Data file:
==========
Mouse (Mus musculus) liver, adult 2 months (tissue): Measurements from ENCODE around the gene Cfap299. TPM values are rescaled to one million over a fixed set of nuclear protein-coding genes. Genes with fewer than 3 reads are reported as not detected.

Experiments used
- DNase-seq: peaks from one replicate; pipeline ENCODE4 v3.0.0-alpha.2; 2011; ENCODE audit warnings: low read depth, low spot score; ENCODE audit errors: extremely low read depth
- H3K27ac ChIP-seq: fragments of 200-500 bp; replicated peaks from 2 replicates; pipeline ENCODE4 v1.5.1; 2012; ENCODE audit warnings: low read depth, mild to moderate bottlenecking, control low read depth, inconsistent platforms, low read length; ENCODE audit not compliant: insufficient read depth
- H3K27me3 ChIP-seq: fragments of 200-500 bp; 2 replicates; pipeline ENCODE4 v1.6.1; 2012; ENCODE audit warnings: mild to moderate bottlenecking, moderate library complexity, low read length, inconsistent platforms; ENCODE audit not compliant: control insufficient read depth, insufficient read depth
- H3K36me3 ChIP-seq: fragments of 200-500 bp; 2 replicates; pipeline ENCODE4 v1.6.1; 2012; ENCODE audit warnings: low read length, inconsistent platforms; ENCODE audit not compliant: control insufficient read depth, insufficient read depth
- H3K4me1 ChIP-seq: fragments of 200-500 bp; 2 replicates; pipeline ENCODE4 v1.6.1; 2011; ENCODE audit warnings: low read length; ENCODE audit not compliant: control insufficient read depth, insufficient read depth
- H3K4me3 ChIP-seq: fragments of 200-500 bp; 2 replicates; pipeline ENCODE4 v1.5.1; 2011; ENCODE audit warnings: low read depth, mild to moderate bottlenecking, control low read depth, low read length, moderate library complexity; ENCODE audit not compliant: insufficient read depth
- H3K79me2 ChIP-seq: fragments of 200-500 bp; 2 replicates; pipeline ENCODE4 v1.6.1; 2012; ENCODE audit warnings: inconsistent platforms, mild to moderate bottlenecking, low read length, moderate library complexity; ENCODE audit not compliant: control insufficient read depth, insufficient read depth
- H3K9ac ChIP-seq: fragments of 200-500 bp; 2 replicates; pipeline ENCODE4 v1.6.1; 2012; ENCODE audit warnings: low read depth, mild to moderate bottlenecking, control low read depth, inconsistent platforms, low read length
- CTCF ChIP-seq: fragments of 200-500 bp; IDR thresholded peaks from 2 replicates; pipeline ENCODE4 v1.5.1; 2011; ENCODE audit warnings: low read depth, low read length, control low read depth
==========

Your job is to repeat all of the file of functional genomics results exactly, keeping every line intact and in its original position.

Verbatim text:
Mouse (Mus musculus) liver, adult 2 months (tissue): Measurements from ENCODE around the gene Cfap299. TPM values are rescaled to one million over a fixed set of nuclear protein-coding genes. Genes with fewer than 3 reads are reported as not detected.

Experiments used
- DNase-seq: peaks from one replicate; pipeline ENCODE4 v3.0.0-alpha.2; 2011; ENCODE audit warnings: low read depth, low spot score; ENCODE audit errors: extremely low read depth
- H3K27ac ChIP-seq: fragments of 200-500 bp; replicated peaks from 2 replicates; pipeline ENCODE4 v1.5.1; 2012; ENCODE audit warnings: low read depth, mild to moderate bottlenecking, control low read depth, inconsistent platforms, low read length; ENCODE audit not compliant: insufficient read depth
- H3K27me3 ChIP-seq: fragments of 200-500 bp; 2 replicates; pipeline ENCODE4 v1.6.1; 2012; ENCODE audit warnings: mild to moderate bottlenecking, moderate library complexity, low read length, inconsistent platforms; ENCODE audit not compliant: control insufficient read depth, insufficient read depth
- H3K36me3 ChIP-seq: fragments of 200-500 bp; 2 replicates; pipeline ENCODE4 v1.6.1; 2012; ENCODE audit warnings: low read length, inconsistent platforms; ENCODE audit not compliant: control insufficient read depth, insufficient read depth
- H3K4me1 ChIP-seq: fragments of 200-500 bp; 2 replicates; pipeline ENCODE4 v1.6.1; 2011; ENCODE audit warnings: low read length; ENCODE audit not compliant: control insufficient read depth, insufficient read depth
- H3K4me3 ChIP-seq: fragments of 200-500 bp; 2 replicates; pipeline ENCODE4 v1.5.1; 2011; ENCODE audit warnings: low read depth, mild to moderate bottlenecking, control low read depth, low read length, moderate library complexity; ENCODE audit not compliant: insufficient read depth
- H3K79me2 ChIP-seq: fragments of 200-500 bp; 2 replicates; pipeline ENCODE4 v1.6.1; 2012; ENCODE audit warnings: inconsistent platforms, mild to moderate bottlenecking, low read length, moderate library complexity; ENCODE audit not compliant: control insufficient read depth, insufficient read depth
- H3K9ac ChIP-seq: fragments of 200-500 bp; 2 replicates; pipeline ENCODE4 v1.6.1; 2012; ENCODE audit warnings: low read depth, mild to moderate bottlenecking, control low read depth, inconsistent platforms, low read length
- CTCF ChIP-seq: fragments of 200-500 bp; IDR thresholded peaks from 2 replicates; pipeline ENCODE4 v1.5.1; 2011; ENCODE audit warnings: low read depth, low read length, control low read depth